The next morning, they chat a bit before he leaves. The man is 29 years old and is a corporate lawyer for an engineering company. Camus, then 31, tells him that he studied law but is now a writer earning “a pittance” and is “a little tired of this bohemian life”.
“But couldn’t you write things that would make money for you?” asks the man.
That’s how Camus opened his 1979 book “Tricks,” a chronicle of 25 one-night stands he had while roaming the world’s thriving gay communities in the late 1970s. was explicit and pissed off and hailed by the vanguard, and yes, he saved him some money.
But that was all before he settled into a real fortress.
Roots of ‘great replacement theory’ fuel Buffalo suspect
Camus is best known these days as the author of the 2011 French book “The Great Replacement,” in which he pushed a theory embraced by white supremacists and cited by racist terrorists from New Zealand to Texas, and by the suspect in Saturday’s grocery store attack. in a Black Buffalo neighborhood that left 10 people dead. It has also been picked up by mainstream conservatives like Fox News host Tucker Carlson and Rep. Elise Stefanik (RN.Y.), the No. 3 Republican in the House.
In “The Great Replacement”, which unlike “Tricks” was never published in English, Camus argued that Europe’s white majority was being replaced by Muslims of color in collusion with a left-wing globalist elite – an elite of which he was once a part.
Camus was raised in an upper-middle-class family in central France. His parents, he later said, disowned him when he told them he was gay.
Buffalo suspect allegedly inspired by racist theory fueling global carnage
In Paris in his early twenties, he was a member of the Socialist Party and a gay liberation activist. During riots, strikes and demonstrations in Paris in May 1968, which almost overthrew the government, he marched with the “homosexual component”, he told Le Point in 2013.
He spent many years earning college degrees, earning three advanced degrees in philosophy, political science, and legal history, without establishing a career. But he wrote novels and a gay magazine column and dated Andy Warhol and performance artists Gilbert & George. Then he was widely praised for “Tricks”. The famous French critic Roland Barthes wrote the preface to the book. Camus also received the Amic prize from the French Academy for all of his work, one of the highest distinctions in literary France.
In the early 1990s, Camus sold his Paris apartment and bought a 14th century fortress in Gascony, southern France, where he still lives and rarely leaves.
It was here, in his medieval castle decorated with tall bookshelves and African masks, far from the bustle and community of the city, that he went from shaggy-haired left-wing artist to a far-right ideologue in a three-piece suit.
In the mid-1990s, he saw something that terrified him so much that he credited it with spurring his replacement theory: a few women wearing veils as they strolled around a fountain in a historic French village nearby. (In another version of the story, he says he passed several houses in the village and saw veiled women through the windows.)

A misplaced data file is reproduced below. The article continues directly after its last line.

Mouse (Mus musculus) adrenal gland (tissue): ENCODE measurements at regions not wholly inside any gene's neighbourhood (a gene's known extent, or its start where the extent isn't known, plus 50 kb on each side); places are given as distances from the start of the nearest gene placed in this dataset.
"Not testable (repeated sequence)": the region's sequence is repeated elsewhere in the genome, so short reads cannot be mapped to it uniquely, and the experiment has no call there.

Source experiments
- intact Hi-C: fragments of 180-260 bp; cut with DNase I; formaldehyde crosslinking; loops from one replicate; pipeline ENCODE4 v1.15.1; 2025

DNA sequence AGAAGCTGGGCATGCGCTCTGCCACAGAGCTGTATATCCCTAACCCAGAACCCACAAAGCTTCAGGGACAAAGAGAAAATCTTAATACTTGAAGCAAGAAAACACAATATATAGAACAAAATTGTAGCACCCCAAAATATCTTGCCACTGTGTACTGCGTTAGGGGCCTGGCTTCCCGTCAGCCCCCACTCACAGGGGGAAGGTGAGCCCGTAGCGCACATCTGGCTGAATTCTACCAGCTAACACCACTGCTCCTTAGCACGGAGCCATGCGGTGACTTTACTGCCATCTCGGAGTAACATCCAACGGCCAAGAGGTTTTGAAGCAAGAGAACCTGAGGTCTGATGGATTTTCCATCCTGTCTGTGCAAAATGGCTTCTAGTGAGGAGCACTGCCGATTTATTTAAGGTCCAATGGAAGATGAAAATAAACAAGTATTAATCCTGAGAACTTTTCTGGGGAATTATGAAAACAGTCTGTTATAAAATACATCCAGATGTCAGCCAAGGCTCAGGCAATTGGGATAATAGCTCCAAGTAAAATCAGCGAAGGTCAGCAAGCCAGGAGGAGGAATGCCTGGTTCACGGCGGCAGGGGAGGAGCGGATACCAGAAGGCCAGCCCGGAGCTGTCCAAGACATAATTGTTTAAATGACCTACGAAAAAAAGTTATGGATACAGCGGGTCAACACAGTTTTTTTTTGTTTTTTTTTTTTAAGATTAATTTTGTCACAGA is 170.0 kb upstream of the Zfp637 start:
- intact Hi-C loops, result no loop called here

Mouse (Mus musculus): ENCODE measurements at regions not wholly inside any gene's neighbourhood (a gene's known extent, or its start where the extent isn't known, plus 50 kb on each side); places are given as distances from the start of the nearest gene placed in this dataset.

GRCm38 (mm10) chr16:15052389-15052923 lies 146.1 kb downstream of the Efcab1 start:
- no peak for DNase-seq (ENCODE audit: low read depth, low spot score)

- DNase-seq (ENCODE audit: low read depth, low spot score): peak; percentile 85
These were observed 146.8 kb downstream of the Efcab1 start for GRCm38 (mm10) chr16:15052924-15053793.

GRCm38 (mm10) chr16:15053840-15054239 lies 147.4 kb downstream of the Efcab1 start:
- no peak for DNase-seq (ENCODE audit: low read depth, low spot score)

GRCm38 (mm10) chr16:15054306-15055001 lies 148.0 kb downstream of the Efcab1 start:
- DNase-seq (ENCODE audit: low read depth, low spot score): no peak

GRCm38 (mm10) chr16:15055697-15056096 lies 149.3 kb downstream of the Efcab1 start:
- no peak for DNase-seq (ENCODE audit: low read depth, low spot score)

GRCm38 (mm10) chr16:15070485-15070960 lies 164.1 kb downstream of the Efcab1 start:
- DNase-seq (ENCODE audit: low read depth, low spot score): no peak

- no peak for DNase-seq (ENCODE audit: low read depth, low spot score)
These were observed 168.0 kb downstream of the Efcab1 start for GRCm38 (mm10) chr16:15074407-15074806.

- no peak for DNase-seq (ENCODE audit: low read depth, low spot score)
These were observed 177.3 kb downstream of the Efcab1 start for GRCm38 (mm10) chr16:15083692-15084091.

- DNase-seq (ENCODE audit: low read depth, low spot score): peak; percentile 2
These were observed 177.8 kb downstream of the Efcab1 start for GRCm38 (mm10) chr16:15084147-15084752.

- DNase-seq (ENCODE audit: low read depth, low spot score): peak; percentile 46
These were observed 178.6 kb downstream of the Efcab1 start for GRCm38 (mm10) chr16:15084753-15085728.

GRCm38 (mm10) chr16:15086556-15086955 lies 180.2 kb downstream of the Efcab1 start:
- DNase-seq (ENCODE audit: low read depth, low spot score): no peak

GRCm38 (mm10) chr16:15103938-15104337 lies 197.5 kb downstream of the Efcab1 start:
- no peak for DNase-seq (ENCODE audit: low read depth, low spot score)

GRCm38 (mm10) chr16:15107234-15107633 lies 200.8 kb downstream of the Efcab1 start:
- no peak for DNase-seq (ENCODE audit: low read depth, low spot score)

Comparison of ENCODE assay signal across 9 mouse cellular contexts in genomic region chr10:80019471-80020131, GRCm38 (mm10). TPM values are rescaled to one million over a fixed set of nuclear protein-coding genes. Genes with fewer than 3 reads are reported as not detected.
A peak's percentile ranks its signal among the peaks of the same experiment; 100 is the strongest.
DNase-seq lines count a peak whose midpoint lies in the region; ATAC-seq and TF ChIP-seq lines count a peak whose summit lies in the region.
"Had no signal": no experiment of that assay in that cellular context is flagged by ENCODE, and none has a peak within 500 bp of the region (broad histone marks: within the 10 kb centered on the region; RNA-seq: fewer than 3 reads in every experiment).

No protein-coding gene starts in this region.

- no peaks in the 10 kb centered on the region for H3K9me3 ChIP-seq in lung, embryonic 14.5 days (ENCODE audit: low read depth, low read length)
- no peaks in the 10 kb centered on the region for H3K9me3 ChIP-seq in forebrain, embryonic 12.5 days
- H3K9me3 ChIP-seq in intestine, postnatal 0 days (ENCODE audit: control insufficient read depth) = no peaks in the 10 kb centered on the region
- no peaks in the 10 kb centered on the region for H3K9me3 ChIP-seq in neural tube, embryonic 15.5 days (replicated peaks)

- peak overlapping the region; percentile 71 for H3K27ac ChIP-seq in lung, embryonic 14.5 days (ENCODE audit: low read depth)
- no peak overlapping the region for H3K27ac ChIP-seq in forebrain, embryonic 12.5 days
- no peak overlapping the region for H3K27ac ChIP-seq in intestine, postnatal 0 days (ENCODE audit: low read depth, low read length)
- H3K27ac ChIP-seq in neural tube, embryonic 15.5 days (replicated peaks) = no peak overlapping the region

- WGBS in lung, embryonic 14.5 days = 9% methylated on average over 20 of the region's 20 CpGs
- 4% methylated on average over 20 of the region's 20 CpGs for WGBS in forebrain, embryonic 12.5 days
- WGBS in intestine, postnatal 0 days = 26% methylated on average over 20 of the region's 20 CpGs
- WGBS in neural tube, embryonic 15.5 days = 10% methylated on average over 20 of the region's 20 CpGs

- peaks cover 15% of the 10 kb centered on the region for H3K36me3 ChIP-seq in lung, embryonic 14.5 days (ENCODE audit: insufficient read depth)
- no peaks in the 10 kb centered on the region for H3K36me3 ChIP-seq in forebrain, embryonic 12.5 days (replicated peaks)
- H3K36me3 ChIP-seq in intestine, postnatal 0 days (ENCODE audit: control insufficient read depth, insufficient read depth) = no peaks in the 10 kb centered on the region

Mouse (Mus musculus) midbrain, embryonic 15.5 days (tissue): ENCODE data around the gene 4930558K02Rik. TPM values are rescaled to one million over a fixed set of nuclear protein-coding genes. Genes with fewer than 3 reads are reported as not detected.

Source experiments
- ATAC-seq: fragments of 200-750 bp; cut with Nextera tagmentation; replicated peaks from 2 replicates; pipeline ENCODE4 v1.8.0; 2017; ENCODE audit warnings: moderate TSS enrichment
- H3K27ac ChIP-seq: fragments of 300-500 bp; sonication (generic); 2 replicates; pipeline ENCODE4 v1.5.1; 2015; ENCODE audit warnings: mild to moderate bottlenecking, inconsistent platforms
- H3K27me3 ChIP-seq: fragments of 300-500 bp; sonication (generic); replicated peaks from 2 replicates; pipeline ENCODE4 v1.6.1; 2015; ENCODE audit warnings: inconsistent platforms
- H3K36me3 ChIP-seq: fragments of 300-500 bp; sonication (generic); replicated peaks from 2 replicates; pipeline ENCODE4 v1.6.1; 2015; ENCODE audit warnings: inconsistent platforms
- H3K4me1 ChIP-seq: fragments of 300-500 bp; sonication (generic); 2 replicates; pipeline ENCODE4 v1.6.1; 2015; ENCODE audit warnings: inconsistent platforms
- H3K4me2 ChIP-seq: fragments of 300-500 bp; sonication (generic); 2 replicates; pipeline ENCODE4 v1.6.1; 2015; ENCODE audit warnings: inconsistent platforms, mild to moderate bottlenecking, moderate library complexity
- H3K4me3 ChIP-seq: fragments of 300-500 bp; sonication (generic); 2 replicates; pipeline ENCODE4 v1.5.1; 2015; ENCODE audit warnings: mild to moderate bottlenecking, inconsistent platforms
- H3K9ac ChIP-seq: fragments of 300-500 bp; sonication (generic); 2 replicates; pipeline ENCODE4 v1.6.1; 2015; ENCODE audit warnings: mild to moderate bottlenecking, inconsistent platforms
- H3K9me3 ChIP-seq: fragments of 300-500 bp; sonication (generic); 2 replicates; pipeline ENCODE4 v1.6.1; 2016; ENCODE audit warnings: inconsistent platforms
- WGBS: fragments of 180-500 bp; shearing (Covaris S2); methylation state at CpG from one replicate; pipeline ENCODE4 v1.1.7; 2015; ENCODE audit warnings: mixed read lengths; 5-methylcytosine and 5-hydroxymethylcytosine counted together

Then, in 2000, he published a diary entry from 1994 in which he thought there were too many Jews on French radio. The ensuing outcry over his anti-Semitism, which he denies, was his first experience with reputational damage.
He responded by throwing himself more fully in his right-wing theories. He eventually founded his own political party and ran for president on a platform of sending immigrants and their families back to their homelands – although he didn’t gain much ground and generally supported far-right Marine Le Pen candidates and Eric Zemmour. And in 2011 he published “The Great Replacement,” in which he speculated that a left-wing elite is conspiring to replace white Europeans with immigrants, a “genocide by substitution.”
In 2014, the French government fined him 4,000 euros for inciting racial hatred against Muslims and North African immigrants, whom he called “thugs” and “colonizers”.
Although “The Great Replacement” was never published in English, it was translated on far-right websites and endorsed by white supremacist Richard Spencer and disgraced former Iowa congressman Steve King. In 2018, in response to white supremacists in Charlottesville chanting “You won’t replace us!” the previous year he self-published a book in English with their song as the title.
After the Christchurch mosque attack in 2019, he told the Washington Post that while he was against neo-Nazis and violence, he was happy his message was being spread because of them, and that “demographic colonization which was happening in France was “20 times greater than the colonization that Europe did to Africa, for example.
The accused New Zealand shooter and an all-white Europe that never was
As The New York Times pointed out in a 2019 profile of Camus, immigrants of all ethnicities and nationalities make up just 10% of France’s population, down from 5% when Camus was born in 1946.
He calls native, white The French are the “indigenous” people of France, while living in a castle built by the Gascons, a people who had their own language and an independent state before it was taken over by the Franks.
Camus lost many friends and admirers, as well as its editor. A longtime friend, Emmanuel Carrère, considered by many to be one of the greatest living French writers and filmmakers, publicly condemned Camus’s remarks in an open letter in 2012. Immigrants shouldn’t have to act like ” well-mannered guests” who are “grateful for our clemency,” he wrote. agree with you, life necessarily less pleasant, the neighbors more numerous, noisier, more harmful”.
But, he concluded, “what can we do but push ourselves to make room?
Camus presumably read the open letter of the seclusion of his 700-year-old fortress. Although since he used public funds to renovate it, he is required to open it to the public for part of the year.